The new regulations have only raised the already-high hurdle foreign nationals must jump over to continue their American education — as international students are also facing global travel bans and visa complications, financial limitations, and concerns about contracting COVID-19.
Many international students who are currently in the states feel stranded between the U.S. and their home country as they try to map their next steps.
The stakes are especially high for rising College senior and Assembly of International Students President Justine de Jesus, who holds a Philippine passport but is currently living with her family in Singapore on an extended tourist visa.
De Jesus plans to return to the U.S. this month when her Singaporean visa will expire — but if her fall seminar professors decide to host classes in a strictly online format, she will be forced to leave the country within 10 days.
If an international student’s fall schedule changes to an all-virtual format, regardless of reason, the student will have 10 days — starting when the course load becomes only-online — to leave the U.S., according to ICE’s announcement.
Although de Jesus said she is hesitant to return to the U.S. under ICE’s new guidelines, she said she does not have anywhere else to go.
Due to Singapore’s current travel restrictions prohibiting short-term visitors from anywhere in the world, she will not be able to return to Singapore, where her family currently lives, once she arrives in the U.S. Instead, if de Jesus must leave the U.S., she will have to fly to the Philippines where she does not have anywhere to stay.
China’s limited flight options and high price point of international flight tickets are a reflection of China’s unwillingness to welcome back Chinese citizens from the states, Zhou said. She added that she knows students in the U.S. who have been waiting for over two months to get a spot on a plane back to China.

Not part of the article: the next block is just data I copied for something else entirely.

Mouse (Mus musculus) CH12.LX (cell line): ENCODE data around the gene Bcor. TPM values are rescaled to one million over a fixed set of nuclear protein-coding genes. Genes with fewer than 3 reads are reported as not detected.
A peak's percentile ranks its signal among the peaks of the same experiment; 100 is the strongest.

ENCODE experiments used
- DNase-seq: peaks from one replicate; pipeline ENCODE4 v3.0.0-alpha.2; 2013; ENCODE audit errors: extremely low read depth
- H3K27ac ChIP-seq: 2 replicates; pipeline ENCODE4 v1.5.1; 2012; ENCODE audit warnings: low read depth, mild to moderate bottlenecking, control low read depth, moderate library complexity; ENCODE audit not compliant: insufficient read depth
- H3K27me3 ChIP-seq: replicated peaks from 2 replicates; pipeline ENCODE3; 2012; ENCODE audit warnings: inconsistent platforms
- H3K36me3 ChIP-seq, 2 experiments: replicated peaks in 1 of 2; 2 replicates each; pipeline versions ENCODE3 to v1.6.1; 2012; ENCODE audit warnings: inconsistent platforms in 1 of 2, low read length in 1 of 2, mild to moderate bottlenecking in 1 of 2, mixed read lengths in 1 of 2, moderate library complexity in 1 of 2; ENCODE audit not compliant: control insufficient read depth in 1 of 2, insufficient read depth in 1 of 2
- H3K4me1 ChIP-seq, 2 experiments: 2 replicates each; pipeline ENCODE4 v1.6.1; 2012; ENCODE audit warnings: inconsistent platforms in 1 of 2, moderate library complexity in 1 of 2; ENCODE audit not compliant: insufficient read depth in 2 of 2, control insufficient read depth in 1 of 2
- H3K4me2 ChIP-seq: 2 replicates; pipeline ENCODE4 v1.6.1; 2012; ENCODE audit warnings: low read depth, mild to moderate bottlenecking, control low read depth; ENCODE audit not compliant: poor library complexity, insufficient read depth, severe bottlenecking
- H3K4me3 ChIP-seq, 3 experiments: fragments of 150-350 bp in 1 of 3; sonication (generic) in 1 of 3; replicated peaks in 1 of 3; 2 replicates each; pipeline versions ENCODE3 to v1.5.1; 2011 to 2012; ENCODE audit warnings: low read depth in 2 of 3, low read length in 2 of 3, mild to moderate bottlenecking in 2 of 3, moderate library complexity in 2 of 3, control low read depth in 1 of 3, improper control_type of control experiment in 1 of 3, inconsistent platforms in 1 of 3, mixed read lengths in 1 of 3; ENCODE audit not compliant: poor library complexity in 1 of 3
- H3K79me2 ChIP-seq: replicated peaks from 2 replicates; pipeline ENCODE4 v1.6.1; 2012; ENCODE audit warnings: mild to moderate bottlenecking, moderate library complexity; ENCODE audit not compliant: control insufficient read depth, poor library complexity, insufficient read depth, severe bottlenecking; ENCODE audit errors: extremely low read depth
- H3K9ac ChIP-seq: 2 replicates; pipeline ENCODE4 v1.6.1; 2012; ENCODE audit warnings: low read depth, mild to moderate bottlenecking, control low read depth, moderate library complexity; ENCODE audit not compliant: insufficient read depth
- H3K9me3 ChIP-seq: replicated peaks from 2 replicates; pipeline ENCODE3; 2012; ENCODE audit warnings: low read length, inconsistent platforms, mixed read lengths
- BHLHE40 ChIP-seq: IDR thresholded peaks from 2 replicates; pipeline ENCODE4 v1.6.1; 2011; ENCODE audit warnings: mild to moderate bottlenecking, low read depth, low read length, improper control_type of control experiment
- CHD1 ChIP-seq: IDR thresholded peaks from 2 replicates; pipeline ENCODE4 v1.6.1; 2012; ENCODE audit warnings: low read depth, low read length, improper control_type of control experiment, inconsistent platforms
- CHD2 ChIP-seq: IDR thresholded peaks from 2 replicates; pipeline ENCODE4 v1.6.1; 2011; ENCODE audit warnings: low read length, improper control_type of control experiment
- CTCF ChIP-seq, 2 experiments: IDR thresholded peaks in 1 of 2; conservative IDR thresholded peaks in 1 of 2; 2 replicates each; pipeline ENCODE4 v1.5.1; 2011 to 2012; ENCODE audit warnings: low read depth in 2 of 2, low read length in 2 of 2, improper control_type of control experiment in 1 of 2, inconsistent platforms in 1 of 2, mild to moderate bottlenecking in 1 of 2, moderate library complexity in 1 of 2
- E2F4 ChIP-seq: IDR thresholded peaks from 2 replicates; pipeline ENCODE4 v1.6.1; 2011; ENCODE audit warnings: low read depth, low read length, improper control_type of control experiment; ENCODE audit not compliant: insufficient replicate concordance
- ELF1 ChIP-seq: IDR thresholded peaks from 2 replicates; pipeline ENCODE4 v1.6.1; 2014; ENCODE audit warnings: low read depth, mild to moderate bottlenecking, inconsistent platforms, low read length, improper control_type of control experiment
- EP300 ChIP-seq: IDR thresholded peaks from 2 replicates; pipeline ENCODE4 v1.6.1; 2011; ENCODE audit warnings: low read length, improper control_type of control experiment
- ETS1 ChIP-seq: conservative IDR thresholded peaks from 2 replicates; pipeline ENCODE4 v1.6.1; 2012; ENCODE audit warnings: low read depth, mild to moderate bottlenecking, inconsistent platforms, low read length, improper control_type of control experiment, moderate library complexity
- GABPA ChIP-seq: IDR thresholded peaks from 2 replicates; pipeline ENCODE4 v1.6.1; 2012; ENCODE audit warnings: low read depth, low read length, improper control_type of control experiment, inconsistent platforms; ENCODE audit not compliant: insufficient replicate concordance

Rising Engineering junior Varun Sajal Jana, who is currently in the U.S., like Zhou, said that in order to return to his home country of India he must book his seat on a government-sponsored flight at least one month in advance. If Penn switches to an online-only model after the fall semester begins, he worries that he may risk being deported as it is unlikely he would be able to book a plane ticket within the allotted 10 days given to nonimmigrant F-1 students under the new restrictions.
As the University rushes to safeguard its international students while keeping the Penn population safe amid the coronavirus pandemic, it is still figuring out how it can best support its international students.
“I think the University is in a very sticky situation,” Qian said. “Either model will hurt certain groups of students.”
A previous version of the article stated that the Graduate School of Education will only offer virtual classes while, in fact, it will allow for some exceptions for clinical and executive programs. The DP regrets the error.